Shifters is the successor to 3DO's poorly received Warriors of Might and Magic, and this fact is immediately apparent in a number of ways. Its predecessor, which was among the PS2's earliest third-person action adventure games, was regarded as one of the system's worst games around the time of its launch. Sadly, Shifters doesn't fare much better. The game attempts to create huge, living game environments, and it tries its best to set you free in them with a character-development system that's versatile in theory and interestingly designed. But the fulfillment of both of these ambitions is unfortunately stymied by shoddy production values and half-baked game mechanics. As was the case with its predecessor, Shifters was clearly not given enough time in development, and it isn't fun to play as a result.
Remember Alleron from the original game? Maybe not, but he's back again, demonic mask and all, as the main character of Shifters. Though, in truth, you won't spend all that much time playing as him. The game's title refers to Alleron's ability to shape-shift into a variety of forms, both monstrous and fantastical--everything from savage beastmen and undead liches to weird extradimensional aliens and mechanized aberrations. These forms are grouped into six broad categories, each representing a basic type of creature: bestials, genies, undead, kreegan, hybrids, and automata. Bestials are basically animal men, genies include the common blue-skinned, bearded stereotypes, and the undead are ancient-Egyptian-style animated corpses. The last three are a bit stranger--the kreegan are extradimensional horrors, while the hybrids are half-human mechanoid monstrosities. Automata are basically steam-powered robots, ranging from weak, stilt-legged grunts to vicious, blade-armed killing machines.
Each of these "species" has four subforms, and accessing them requires allocating "form points" that you find scattered throughout the game's worlds. You'll start out as a "grunt" in each respective form, eventually evolving to a "shaman" and, finally, to either a "mage" or a "warlord." You're allowed to choose which form to take in the third phase, with the former emphasizing the species' magical abilities and the latter leaning toward physical combat. The way each of your forms looks actually changes as you evolve through a species' ranks, too. As a bestial grunt, you'll look like a brutish, ram-headed creature, though when you evolve into the warlord, you'll take the form of a proud, elephantine behemoth. Some species will have basic abilities that are unique to them--the undead, for instance, regenerate health over time and are immune to poisonous gas, while genies can assume a mist form that allows you to pass through gated barriers. Each subform, further, grants you new spell-like abilities, most of which are straightforwardly offensive and some of which you combat bonuses. Still others have more abstract--and, more often than not, only partially functional--effects.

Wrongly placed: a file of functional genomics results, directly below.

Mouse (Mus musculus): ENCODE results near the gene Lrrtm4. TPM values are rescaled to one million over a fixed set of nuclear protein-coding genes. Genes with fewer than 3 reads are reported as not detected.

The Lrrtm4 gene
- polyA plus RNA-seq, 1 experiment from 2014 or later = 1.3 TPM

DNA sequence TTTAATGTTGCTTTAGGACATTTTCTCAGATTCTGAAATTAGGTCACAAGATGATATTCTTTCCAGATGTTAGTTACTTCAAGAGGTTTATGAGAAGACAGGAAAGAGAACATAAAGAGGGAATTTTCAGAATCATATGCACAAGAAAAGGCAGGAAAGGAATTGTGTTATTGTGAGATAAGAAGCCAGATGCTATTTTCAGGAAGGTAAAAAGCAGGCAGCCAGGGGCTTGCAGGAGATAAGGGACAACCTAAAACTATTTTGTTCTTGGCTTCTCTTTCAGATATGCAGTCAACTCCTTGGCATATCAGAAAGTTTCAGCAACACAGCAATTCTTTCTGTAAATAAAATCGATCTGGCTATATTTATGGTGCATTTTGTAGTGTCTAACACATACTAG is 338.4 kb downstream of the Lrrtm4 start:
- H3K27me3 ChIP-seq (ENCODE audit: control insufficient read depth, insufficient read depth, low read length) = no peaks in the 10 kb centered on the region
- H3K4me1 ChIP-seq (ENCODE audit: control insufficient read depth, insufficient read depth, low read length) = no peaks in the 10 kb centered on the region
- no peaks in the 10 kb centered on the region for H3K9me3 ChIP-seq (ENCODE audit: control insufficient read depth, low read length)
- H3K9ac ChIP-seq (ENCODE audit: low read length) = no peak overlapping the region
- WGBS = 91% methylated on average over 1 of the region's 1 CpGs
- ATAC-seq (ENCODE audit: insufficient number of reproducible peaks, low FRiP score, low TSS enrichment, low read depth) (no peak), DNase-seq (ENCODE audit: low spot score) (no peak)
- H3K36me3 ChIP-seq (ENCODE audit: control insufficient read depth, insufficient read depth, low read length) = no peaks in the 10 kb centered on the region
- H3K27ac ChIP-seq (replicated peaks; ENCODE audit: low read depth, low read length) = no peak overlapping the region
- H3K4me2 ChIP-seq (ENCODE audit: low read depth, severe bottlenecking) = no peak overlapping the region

Some of the forms you can transform into actually look rather cool, and the abilities unique to them can seem quite distinct, at times. And the whole idea of shape-shifting seems like a good one. But this is all cheapened by one key fact--throughout the game, the enemies you'll encounter will actually be the very same creatures that you can morph into. You'll fight bestials of all forms in the first world, while undead, genies, and kreegan will reign supreme in the second. The last will have you battling it out with hybrids and automata, but by then, it will all have gotten old long ago. It will seem to you at first that hordes of unique creatures are attacking you from all sides, but the reality of the situation soon sinks in, as you'll find yourself fighting the same monsters over and over. You'll find the enemies casting the very same spells at you that you yourself can cast at them, though their physical attacks are much simpler than yours. The AI for these creatures is sometimes laughable, as you'll find enemies stuck running into corners and doing all sorts of other brain-dead things.